This was the point at which I began to suspect I was probably dealing with a cranky shut-in rather than a seasoned confidence trickster. Reasoning that this person had only my email address, and couldn't really do much with just that and a home address, I told him where I was living. Surprisingly the promised postal order never arrived, and nothing more came of this brief engagement.
Many months later, about a year after I had initially signed on I joined an employment agency who found me temporary work with Parcel Force, which is probably another story. Doubtless I could have gone to an employment agency straight away, but I had taken a dim view of them from experience with agency workers at Royal Mail. These people were hired to do the same work as everyone else at a significantly lower rate of pay, and if they didn't like it, they could go back to the job centre and see how far that got them.
My impression of staff at the Torrington Road dole office in Coventry is that their main priority was to get you off the books, to put an end to your claiming jobseeker's allowance - as it was quaintly titled - either by square-pegging you into the round hole of some job that had only become available because they couldn't even get a robot to do it, or by pissing you off so much that you withdrew your claim, preferring instead to seek an income in crack dealing, car theft, or burglary, none of which would be the problem of the Department of Work and Pensions. The elephant in the room, the truism which dare not speak its name was that simply there really were very few decent jobs out there, the rare exception being if you were the lucky one who got picked from the three or four hundred people who had turned up for an interview. The UK economy was such that employers required obedient carbon blobs to perform those menial tasks which couldn't be automated or shipped out to a country with even less value placed on human dignity in respect to employment laws, but they didn't want to have pay for such work. The argument as to why this should be is possibly larger and more complicated than I am prepared or even able to set forth here, but the salient points are that even complete dummies deserve to be paid a decent wage for what work they undertake, and that those who bleat about the rights of millionaires and ask will no-one think of the multinational conglomerates? should probably feel free to delete themselves from the great tapestry of human existence right now.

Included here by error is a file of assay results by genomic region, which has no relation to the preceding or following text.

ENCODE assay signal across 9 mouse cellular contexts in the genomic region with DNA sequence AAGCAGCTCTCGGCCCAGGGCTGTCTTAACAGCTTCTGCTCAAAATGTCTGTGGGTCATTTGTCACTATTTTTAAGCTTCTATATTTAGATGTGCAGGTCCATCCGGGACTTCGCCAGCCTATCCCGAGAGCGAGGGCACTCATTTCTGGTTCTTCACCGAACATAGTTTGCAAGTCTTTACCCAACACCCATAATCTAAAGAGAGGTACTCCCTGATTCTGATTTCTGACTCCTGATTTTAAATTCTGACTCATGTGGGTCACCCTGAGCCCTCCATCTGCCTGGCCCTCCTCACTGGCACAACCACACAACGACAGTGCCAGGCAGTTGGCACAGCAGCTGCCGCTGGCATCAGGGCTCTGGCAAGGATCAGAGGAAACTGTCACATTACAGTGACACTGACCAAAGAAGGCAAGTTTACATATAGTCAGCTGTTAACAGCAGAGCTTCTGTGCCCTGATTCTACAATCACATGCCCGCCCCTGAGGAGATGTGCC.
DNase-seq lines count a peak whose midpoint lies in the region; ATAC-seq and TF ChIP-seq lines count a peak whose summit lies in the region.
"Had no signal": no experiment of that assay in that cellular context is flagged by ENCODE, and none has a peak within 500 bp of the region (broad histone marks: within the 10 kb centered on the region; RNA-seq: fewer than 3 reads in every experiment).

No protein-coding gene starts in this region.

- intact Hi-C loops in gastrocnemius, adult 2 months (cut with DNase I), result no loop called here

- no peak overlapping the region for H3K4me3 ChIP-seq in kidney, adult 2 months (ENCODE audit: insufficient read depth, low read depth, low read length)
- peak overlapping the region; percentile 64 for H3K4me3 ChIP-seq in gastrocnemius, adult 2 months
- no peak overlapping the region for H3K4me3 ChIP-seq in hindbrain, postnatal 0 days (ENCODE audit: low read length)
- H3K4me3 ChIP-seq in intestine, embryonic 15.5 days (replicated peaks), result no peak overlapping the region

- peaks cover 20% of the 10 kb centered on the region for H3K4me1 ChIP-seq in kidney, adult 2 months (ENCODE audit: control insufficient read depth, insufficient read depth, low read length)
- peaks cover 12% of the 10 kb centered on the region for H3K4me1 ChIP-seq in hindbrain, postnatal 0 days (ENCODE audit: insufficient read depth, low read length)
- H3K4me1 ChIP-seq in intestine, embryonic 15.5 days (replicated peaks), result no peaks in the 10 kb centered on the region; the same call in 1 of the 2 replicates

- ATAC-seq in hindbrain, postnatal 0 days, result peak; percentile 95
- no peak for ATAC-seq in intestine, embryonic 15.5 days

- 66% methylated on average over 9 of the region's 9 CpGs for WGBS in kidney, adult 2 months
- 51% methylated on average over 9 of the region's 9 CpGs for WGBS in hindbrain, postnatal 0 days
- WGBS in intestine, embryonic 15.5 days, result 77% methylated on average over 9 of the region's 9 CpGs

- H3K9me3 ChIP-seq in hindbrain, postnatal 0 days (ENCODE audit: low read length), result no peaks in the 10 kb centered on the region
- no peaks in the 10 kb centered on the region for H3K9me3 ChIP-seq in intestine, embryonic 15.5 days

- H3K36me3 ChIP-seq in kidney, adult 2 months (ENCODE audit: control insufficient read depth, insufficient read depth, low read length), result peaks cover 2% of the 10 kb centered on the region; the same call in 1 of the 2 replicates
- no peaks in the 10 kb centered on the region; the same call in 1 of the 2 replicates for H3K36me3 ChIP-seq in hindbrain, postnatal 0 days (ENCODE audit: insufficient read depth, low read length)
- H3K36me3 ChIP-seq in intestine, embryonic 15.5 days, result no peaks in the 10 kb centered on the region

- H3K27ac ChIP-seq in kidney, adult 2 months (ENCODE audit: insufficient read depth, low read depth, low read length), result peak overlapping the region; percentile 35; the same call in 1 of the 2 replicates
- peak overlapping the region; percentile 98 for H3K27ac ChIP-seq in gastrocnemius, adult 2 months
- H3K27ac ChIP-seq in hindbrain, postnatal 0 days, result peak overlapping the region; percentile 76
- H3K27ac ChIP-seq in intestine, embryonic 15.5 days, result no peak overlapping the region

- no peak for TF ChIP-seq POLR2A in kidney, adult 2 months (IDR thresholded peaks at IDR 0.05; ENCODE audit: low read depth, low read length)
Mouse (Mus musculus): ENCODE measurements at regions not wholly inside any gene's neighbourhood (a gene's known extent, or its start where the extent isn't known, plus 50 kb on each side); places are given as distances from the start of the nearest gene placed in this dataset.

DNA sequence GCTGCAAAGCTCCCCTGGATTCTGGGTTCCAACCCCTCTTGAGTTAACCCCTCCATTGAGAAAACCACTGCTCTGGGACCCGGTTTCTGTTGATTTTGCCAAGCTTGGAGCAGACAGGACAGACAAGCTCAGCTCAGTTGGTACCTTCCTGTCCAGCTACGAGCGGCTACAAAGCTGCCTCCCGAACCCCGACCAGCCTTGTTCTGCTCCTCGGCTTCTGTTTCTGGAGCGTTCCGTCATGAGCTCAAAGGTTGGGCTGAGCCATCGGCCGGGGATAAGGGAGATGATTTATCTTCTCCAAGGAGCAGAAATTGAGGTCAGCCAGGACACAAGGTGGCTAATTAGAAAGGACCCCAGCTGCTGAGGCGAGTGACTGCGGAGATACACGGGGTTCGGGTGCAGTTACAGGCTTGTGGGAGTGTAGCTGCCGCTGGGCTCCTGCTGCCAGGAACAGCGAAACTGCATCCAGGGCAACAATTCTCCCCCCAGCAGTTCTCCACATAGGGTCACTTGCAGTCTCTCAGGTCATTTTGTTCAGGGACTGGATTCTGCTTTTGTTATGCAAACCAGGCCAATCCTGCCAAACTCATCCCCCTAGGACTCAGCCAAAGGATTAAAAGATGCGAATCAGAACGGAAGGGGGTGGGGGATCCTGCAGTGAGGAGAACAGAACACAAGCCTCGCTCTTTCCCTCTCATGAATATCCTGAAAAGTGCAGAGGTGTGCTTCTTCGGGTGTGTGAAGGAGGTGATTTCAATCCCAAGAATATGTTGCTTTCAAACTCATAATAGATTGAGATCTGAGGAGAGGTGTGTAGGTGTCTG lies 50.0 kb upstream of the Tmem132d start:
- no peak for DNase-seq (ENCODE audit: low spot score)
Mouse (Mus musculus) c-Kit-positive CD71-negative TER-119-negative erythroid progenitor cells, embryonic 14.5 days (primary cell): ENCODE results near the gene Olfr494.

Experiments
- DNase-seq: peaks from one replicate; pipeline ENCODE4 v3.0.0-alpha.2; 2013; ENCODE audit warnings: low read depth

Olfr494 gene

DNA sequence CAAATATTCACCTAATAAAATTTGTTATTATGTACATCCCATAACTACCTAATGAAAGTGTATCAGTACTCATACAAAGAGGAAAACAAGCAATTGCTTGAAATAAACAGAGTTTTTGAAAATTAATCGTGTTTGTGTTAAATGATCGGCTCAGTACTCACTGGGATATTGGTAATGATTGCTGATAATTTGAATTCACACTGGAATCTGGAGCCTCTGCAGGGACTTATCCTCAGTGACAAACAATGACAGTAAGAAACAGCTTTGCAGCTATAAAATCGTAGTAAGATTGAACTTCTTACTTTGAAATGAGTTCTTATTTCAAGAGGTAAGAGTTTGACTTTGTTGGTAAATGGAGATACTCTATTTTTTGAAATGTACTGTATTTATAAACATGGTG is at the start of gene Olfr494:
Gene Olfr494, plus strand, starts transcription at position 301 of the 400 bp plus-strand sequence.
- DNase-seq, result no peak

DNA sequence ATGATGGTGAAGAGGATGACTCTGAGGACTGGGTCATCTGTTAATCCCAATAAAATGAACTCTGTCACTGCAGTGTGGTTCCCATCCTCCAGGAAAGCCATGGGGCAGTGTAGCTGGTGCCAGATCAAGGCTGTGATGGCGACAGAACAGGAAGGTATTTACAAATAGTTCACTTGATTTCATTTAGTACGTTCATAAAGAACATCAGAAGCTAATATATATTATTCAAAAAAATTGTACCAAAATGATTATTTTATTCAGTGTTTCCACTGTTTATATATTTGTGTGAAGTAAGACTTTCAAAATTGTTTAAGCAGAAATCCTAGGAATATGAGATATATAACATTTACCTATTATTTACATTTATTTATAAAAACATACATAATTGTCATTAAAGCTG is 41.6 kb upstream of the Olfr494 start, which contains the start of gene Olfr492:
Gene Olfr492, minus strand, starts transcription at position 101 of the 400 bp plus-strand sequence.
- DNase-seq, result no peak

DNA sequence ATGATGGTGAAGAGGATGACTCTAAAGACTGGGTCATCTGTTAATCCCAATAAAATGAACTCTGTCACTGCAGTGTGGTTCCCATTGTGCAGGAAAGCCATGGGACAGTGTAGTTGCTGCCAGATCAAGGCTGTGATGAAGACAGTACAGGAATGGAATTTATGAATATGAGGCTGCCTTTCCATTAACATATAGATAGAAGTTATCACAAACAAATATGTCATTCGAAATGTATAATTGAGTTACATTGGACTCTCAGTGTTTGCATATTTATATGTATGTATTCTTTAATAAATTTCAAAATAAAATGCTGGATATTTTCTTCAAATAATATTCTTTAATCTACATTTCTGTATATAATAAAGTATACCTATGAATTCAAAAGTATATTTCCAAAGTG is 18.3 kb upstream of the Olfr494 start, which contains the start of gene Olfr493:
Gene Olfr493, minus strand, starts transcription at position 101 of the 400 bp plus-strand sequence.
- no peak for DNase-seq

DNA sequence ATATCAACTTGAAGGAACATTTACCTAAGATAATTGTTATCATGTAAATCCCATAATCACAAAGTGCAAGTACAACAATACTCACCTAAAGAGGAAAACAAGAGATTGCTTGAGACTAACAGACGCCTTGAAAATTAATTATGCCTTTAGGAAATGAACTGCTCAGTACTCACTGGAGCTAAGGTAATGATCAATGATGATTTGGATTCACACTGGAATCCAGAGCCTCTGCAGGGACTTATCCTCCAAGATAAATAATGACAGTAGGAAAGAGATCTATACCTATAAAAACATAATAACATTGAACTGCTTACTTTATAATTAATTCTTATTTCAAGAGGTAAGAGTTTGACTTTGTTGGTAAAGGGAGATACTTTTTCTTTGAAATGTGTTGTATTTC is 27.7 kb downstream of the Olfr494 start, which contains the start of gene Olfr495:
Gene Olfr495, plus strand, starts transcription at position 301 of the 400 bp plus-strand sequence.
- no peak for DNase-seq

I worked for twenty-one years as a postman, and all that time I paid roughly a third of my wages in tax. Of all the reasons I may have resented paying that tax, the piddling percentage going to those understandably reluctant to engage with the sort of shitty underpaid work I would not do myself never occupied my thoughts for a single second; which is because I'm a grown, reasoning adult with a sense of decency informed by sources other than what I've read in a newspaper.
It's not that difficult to understand.